News

Uber overstates Chicago economic impact

Rideshare in Chicago is already kind of a hot mess. Think 4 a.m. pickups by strangers ghost-riding their pink-mustache-adorned whips. And now it's sloppier: lawsuits, regulatory proposals and threats of outing secretly gay aldermen. (If you don’t know all the facts, RedEye reporter Leonor Vivanco has covered the topic like a pro. Go here and here to get your hands dirty.)

And as the ridiculousness grows, rideshare companies are scrambling to prove their worth in the local taxi market. Uber tried to get serious this week by publishing the results of an economic impact study. Hardly any local news outlets, including RedEye, picked it up.

The study, conducted by paid economics consultancy ECONorthwest, found that Uber had a roughly $46 million gross total impact on Chicago’s economy.

[Insert eye roll here.] Shame on you, Uber.

My hope is that RedEye readers, who are also probably rideshare customers, know very well that these numbers are simply political fodder.

That $46 million is overstated. It's a big, sexy number, but anything that seems too good to be true usually is. And worse, Uber isn't clear: are they referring to all services or just rideshare?

And though I have a bent toward economics, I checked out my hypothesis with UChicago economist Paula Worthington. She agrees.

“$46 million is going to completely misstate the impact if Uber disappeared overnight,” she said. “Many of these rides are coming from rides that were previously being taken in some other way.”

If UberX disappears, I’m probably not going to walk to the Blue Line from a late night at Parson’s Chicken and Fish, wait on a train, and stumble home. I’ll hail a cab. A cab that I didn’t hail from my cellphone. A cab that won’t come get me at Parson’s front door. A cab that will charge me too much, driven by a cabbie who will probably hate me for my slushy-negroni consumption.

You see, Uber, we “under-30s,” as Worthington called us, love you for you. We’ll stick with you because we want lower fares and cellphone convenience. And let’s face it, rideshare drivers are generally pretty cool. (Does anyone else want to party with them? Best friends!)

Lyft and UberX are providing a new service. They brought technology into an industry that was well behind the times. So, Uber, stop spending money on fancy economic impact consultants, and start rallying the troops.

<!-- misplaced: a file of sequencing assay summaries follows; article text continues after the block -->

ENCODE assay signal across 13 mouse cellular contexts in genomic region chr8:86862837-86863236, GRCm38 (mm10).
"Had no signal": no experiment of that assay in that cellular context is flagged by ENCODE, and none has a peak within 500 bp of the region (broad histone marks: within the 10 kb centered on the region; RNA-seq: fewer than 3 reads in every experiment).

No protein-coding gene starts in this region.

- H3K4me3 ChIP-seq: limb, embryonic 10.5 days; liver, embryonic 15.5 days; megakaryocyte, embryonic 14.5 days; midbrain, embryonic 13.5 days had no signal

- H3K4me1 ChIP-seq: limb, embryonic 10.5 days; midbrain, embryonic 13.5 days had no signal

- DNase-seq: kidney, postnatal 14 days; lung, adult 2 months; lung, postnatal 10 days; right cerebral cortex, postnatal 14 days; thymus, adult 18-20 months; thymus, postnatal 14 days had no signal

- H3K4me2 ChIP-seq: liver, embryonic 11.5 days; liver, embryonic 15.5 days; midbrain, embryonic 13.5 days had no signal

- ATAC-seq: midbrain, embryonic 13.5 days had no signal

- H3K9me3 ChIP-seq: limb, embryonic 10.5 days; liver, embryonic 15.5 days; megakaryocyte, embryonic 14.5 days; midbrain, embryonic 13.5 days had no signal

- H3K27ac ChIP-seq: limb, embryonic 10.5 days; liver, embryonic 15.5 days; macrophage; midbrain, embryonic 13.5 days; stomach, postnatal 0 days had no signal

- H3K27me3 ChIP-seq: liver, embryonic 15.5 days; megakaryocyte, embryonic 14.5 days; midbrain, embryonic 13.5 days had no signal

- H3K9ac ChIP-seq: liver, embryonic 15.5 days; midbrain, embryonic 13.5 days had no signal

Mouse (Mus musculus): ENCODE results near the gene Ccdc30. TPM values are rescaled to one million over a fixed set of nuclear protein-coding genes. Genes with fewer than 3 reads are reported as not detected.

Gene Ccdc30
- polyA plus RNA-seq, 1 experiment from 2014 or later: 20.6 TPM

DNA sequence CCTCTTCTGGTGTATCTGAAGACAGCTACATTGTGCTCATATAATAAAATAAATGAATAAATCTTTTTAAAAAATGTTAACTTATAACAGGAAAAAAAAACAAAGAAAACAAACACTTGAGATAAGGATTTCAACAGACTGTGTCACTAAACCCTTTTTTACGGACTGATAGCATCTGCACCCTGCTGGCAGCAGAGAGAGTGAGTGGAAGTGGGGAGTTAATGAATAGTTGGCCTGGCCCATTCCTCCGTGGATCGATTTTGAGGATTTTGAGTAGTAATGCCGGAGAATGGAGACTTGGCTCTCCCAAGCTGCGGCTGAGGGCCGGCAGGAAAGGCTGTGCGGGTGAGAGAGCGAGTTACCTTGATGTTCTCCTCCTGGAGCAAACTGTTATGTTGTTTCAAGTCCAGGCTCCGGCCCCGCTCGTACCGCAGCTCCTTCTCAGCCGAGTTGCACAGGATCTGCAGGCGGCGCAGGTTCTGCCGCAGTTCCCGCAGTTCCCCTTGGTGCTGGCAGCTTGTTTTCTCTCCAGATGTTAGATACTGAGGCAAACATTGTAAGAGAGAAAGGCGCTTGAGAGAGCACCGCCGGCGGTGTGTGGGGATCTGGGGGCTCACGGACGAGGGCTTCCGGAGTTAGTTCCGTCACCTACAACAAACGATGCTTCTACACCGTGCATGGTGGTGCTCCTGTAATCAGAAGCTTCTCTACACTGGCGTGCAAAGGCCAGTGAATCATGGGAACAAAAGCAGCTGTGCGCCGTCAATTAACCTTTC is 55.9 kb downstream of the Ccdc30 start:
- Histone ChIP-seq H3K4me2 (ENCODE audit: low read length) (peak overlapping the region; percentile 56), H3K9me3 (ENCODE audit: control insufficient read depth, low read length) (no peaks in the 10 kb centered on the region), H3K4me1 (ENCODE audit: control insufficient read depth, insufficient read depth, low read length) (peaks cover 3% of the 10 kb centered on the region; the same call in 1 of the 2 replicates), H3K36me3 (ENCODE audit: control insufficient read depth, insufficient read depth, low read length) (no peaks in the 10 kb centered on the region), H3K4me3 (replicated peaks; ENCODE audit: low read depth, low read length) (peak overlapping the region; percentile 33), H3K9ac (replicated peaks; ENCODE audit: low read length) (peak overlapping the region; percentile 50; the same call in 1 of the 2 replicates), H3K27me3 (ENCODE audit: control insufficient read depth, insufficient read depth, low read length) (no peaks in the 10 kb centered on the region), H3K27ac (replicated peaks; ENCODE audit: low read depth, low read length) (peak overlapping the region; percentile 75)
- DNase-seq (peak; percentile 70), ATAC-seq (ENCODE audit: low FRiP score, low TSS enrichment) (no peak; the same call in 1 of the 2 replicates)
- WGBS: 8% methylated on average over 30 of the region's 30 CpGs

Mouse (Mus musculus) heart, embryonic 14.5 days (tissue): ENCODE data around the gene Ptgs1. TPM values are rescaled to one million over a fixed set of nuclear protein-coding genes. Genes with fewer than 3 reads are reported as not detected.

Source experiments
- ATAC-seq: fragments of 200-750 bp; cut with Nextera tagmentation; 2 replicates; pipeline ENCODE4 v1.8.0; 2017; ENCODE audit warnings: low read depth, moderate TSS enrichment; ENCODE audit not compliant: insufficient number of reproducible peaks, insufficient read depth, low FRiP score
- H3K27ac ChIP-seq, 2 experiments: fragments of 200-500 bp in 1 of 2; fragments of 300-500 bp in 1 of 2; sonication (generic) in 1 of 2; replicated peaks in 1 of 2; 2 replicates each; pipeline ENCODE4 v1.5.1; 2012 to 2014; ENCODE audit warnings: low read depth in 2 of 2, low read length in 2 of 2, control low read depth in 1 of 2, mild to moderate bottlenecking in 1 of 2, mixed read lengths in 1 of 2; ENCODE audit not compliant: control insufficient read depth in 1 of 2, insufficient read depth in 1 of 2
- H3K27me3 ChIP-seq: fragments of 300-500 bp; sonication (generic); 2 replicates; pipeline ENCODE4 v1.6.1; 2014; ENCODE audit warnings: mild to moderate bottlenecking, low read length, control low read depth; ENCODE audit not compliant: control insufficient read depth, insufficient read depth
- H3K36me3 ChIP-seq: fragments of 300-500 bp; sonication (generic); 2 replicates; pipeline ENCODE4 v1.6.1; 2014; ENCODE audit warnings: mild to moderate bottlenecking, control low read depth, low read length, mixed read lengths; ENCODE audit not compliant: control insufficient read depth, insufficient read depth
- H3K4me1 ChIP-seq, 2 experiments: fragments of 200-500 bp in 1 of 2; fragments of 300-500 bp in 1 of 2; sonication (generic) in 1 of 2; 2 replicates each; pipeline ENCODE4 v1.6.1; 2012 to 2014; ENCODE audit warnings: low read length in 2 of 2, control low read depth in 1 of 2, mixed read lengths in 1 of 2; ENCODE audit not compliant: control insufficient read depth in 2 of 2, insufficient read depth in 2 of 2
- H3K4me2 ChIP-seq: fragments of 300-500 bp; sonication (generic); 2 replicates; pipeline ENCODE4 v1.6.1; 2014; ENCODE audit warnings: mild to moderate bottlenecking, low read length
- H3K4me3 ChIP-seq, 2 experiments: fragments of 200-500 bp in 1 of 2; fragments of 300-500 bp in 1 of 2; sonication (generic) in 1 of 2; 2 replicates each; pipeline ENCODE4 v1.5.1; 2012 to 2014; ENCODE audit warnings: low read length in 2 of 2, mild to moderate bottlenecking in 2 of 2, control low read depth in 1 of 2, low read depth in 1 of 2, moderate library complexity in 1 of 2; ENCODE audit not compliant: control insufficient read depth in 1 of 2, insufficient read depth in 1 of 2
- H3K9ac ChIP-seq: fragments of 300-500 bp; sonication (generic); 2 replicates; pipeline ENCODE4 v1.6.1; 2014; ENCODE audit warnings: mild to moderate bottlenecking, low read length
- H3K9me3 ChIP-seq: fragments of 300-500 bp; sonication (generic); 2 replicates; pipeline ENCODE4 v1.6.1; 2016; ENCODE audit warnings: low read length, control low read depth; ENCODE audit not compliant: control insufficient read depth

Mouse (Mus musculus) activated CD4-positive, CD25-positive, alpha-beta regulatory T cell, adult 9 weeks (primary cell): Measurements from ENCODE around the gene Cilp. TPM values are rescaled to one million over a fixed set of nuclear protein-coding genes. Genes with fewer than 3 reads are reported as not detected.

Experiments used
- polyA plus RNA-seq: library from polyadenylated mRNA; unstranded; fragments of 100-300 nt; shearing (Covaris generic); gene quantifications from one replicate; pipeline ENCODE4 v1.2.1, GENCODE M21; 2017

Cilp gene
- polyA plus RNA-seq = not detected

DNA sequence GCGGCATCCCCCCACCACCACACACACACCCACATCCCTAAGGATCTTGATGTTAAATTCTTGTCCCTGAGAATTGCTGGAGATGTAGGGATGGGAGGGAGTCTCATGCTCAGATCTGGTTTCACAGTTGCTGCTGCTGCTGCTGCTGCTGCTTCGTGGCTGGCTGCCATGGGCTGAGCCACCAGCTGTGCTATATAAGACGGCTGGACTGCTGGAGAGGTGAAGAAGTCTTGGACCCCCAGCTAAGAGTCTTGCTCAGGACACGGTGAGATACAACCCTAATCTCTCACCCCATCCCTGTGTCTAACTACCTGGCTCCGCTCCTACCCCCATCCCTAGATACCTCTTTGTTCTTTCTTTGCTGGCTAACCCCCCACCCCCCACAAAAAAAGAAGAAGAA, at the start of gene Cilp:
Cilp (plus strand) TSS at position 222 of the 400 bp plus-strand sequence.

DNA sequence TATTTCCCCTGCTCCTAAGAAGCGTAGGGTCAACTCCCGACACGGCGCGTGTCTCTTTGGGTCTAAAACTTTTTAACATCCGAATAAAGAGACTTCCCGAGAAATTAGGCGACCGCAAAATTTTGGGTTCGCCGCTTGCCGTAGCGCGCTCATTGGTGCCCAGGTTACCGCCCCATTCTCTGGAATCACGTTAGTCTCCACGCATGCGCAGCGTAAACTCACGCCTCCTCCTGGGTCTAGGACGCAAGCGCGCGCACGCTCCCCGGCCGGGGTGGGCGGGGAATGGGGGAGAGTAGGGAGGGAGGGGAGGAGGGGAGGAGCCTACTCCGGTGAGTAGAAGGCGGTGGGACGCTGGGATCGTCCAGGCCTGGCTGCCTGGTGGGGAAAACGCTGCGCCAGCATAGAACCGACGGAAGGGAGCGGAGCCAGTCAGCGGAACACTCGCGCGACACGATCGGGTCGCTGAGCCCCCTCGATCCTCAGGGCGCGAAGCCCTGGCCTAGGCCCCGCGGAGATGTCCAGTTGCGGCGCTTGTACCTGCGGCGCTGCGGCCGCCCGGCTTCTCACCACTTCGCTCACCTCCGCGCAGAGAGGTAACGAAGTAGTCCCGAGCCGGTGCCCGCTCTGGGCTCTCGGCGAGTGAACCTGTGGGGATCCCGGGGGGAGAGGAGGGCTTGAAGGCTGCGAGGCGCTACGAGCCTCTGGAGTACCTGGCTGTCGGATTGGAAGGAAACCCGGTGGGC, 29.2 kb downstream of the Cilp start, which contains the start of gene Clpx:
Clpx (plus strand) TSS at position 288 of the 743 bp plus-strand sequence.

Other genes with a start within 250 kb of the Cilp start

Uber's money could be better spent on bolstering its position in the market: Give me even lower fares. Make rideshare safer. Work with the city to create a sustainable business model. I want you around forever.

How else am I going to get home from my adult bowling party tonight? (Oh, and who still goes bowling? I’ll Instagram my shoes or something. @MonroeSchultz.)

Want more? Discuss this article and others on RedEye's Facebook page

Copyright © 2015, RedEye
Related Content
  • Oklahoma fraternity's racist chant learned on a cruise
    Oklahoma fraternity's racist chant learned on a cruise

    Members of a University of Oklahoma fraternity apparently learned a racist chant that recently got their chapter disbanded during a national leadership cruise four years ago that was sponsored by the fraternity's national administration, the university's president said Friday.

  • In NYC building collapse, mayor cites 'inappropriately' tapped gas line; 2 missing
    In NYC building collapse, mayor cites 'inappropriately' tapped gas line; 2 missing

    Someone may have improperly tapped a gas line before an explosion that leveled three apartment buildings and injured nearly two dozen people, Mayor Bill de Blasio said Friday as firefighters soaked the still-smoldering buildings and police searched for at least two missing people.

  • Construction ongoing at Wrigley Field
    Construction ongoing at Wrigley Field

    From bleachers to structural details, work to renovate Wrigley Field continues.

  • Emanuel uses borrowing to cope with Daley's debt burden
    Emanuel uses borrowing to cope with Daley's debt burden

    Mayor Rahm Emanuel has reduced spending and increased fines, fees and certain taxes to shrink the chronic budget deficits left over from his predecessor, Richard M. Daley.

  • Six Flags Great America's lost attractions
    Six Flags Great America's lost attractions

    Not every ride's the Willard's Whizzer. That iconic coaster debuted in 1976 when Marriott's Great America, now Six Flags Great America, in Gurnee, Ill., first opened. And it's still popular today. But for every Whizzer there's a Tidal Wave, Shockwave or Z-Force, rides existing only in memory.

  • Denim's just getting started
    Denim's just getting started

    Five years ago, denim-on-denim defied all of the dire warnings in the "Undateable" handbook: Instead of evoking John Denver or Britney Spears in her misstyled youth, chambray shirts paired with darker blue jeans became as cool as actor Johnny Depp and street-style heroine Alexa Chung.

Comments
Loading